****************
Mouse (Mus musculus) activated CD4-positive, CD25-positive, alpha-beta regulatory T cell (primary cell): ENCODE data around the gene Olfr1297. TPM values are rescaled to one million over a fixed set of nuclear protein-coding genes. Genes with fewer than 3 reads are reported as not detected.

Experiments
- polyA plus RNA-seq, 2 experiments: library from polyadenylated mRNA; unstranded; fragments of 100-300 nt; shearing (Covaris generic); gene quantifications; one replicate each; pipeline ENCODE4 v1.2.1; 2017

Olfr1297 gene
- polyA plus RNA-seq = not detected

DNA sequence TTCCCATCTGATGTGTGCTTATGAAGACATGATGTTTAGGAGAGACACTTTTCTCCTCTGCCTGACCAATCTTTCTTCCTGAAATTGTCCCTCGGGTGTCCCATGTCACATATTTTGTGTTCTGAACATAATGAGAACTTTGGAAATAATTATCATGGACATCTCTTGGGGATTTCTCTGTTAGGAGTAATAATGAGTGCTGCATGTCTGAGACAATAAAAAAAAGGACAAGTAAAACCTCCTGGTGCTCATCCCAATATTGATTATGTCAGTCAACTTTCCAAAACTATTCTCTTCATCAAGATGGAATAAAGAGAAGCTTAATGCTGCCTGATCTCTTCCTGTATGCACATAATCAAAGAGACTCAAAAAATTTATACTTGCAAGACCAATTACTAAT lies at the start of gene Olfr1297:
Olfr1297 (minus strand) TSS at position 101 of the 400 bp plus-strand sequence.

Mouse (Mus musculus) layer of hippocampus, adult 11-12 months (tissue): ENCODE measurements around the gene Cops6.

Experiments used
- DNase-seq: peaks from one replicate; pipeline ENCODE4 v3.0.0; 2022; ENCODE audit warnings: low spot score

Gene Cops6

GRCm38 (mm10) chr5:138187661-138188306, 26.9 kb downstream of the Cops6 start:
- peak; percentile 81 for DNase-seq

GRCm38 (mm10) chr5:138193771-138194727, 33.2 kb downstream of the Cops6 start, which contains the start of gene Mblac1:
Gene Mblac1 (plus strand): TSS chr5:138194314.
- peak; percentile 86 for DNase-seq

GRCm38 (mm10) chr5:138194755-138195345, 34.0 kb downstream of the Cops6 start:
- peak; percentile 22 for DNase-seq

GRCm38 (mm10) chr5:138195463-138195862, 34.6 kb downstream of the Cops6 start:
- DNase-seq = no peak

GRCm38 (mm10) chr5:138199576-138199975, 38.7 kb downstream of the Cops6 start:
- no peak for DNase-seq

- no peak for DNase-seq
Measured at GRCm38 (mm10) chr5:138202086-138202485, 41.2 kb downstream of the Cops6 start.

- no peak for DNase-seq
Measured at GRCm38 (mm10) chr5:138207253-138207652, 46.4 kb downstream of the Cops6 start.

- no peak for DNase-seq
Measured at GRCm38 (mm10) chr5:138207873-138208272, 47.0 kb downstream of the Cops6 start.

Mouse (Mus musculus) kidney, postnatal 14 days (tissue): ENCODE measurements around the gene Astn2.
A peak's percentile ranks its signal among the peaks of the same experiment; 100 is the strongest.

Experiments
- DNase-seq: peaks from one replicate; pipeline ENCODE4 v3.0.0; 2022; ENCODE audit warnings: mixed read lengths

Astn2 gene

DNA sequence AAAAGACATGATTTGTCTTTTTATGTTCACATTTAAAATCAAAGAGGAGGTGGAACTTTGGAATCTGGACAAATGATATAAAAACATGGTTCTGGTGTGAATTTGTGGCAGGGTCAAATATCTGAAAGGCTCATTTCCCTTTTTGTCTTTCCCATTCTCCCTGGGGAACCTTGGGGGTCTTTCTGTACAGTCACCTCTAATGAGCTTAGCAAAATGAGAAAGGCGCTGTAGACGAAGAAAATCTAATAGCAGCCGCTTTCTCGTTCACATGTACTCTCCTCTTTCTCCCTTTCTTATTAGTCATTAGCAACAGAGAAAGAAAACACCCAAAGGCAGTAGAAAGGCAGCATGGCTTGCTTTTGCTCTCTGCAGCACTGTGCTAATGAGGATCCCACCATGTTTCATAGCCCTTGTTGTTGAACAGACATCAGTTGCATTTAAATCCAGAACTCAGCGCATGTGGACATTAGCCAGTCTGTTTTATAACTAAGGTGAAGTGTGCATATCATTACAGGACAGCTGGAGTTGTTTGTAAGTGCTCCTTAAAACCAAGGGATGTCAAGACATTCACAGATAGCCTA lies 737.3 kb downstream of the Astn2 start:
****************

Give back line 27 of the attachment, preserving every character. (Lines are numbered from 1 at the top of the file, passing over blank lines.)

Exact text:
- no peak for DNase-seq